By Aza Babayan in Moscow and Shakeh Avoyan
Russia’s RAO Unified Energy Systems (UES) issued on Wednesday a confusing retraction of its own claims about the purchase of Armenia’s power distribution network which have prompted concern from the World Bank and apparently other Western donors.
A spokeswoman for the state-run Russian company, Tatyana Milyaeva, told RFE/RL that one of UES’s offshore-registered subsidiaries, Interenergo BV, will manage, and not own, the Armenian Electricity Network (AEN).
“No right of ownership was granted to the Interenergo company,” she said. “Interenergo is only the beneficiary of a management contract and there has been no change of ownership [at AEN].”
The statement contradicts an annual financial report issued by UES late last month. It announced that Interenergo has paid $73 million to buy AEN from Midland Resources Holding, a British-registered firm that privatized the Armenian power grids almost three years ago. AEN promptly denied the claim, saying that its parent company has only signed a management contract with the Russians.
“Midland Resources is not quite right,” the UES spokeswoman said without elaborating. But adding to the confusion, she said that the bombshell information contained in the UES report was wrong and has been removed the company’s website.
The World Bank has expressed serious concern about AEN’s alleged sale to the Russian-controlled obscure firm, saying that it can not go ahead without the consent of Armenia’s government and the Regulatory Commission on Public Services as is required by the law. Both the government and the commission say they have not been approached by Midland Resources.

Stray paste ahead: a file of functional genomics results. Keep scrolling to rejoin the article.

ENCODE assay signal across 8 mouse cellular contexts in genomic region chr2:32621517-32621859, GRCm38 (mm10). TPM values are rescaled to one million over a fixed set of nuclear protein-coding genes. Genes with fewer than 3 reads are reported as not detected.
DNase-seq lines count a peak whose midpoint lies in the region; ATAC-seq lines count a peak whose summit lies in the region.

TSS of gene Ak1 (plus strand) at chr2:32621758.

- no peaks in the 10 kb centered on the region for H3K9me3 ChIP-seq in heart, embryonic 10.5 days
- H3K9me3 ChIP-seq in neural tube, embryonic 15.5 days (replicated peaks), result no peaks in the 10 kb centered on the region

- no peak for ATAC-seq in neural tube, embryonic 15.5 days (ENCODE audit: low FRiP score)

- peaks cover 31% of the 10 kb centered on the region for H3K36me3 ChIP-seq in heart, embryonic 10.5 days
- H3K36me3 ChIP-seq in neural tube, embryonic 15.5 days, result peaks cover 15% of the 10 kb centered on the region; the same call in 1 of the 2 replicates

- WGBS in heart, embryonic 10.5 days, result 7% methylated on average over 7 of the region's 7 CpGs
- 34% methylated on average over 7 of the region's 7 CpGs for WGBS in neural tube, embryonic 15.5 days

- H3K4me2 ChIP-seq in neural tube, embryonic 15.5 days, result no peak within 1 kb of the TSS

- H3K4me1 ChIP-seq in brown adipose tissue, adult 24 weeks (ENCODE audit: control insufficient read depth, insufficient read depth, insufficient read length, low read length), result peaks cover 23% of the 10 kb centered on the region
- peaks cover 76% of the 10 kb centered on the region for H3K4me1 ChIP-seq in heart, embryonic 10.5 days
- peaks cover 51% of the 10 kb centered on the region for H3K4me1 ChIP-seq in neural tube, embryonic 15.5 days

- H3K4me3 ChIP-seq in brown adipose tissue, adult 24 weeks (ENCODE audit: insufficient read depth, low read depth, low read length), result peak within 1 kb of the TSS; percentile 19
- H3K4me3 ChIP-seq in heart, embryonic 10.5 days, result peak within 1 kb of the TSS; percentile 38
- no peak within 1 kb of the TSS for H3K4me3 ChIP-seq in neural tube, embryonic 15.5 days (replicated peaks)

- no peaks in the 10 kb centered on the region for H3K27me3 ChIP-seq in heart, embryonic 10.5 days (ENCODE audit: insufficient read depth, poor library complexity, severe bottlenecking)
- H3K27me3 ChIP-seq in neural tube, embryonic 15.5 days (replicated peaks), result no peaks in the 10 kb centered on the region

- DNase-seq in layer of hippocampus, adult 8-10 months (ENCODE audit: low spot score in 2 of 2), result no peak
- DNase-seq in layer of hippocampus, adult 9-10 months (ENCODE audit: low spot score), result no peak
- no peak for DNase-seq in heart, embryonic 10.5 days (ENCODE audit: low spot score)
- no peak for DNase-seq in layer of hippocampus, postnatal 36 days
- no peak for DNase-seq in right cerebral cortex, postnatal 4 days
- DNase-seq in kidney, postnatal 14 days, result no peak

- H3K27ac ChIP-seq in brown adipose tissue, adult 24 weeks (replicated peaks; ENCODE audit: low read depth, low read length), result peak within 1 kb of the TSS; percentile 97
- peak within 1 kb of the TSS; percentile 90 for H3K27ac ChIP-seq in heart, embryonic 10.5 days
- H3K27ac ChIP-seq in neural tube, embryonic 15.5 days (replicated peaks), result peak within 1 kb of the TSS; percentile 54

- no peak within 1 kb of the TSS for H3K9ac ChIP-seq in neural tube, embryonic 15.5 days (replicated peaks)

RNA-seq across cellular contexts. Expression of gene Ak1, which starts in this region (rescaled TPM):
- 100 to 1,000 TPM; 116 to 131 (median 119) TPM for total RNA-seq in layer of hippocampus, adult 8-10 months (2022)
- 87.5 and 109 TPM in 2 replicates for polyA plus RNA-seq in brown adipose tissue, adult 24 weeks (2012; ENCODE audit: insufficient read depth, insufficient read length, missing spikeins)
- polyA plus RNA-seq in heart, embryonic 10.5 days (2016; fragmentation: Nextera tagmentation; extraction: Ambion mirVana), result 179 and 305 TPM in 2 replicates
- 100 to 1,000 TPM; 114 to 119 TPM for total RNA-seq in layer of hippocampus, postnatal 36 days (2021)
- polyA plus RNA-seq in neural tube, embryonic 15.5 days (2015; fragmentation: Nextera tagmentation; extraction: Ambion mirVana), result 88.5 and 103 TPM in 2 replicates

The head of the World Bank’s Yerevan, Roger Robinson, demanded last week that the Armenian authorities provide a clear explanation of “what is going on.” He said on Wednesday that the issue is “right at the top of the radar screen of myself and many other members of the international community in Armenia,” including the local office of the U.S. Agency for International Development.
Speaking at a news conference, Robinson again cast doubt on the credibility of the AEN explanations. “There is a lot of confusion,” he said. “When you have a management contract you normally pay somebody to manage something. It seems in this case there is something all the way around.”
“If that process is not followed according to the law of Armenia, then we will be disappointed because it sends a very bad signal to the rest of the world and to Armenia about the belief in the rule of law,” he said. “The basis of a modern market economy is rule of law. If your society is not grounded in that rule of law … then it’s not going to go forward very well.”
The World Bank is by far the largest creditor of Armenia, having provided almost $900 million in infrastructure and budgetary loans since 1993. The controversy over the fate of AEN has not kept the bank’s governing board in Washington from approving two more loans to Yerevan over the past week.
The most recent one worth $15 million was disbursed late on Tuesday. The credit is designed to support a four-year government project to improve central heating in apartment buildings and public schools.
Robinson made it clear that the Armenian authorities’ handling of the AEN affair will have “complete implications” for continued World Bank lending, a key objective of which is to improve the country’s business environment.
“How do I improve the business environment if the rule of law is not going to be followed in the country?” he said, adding: “Either you follow the law or you don’t. It’s a choice.”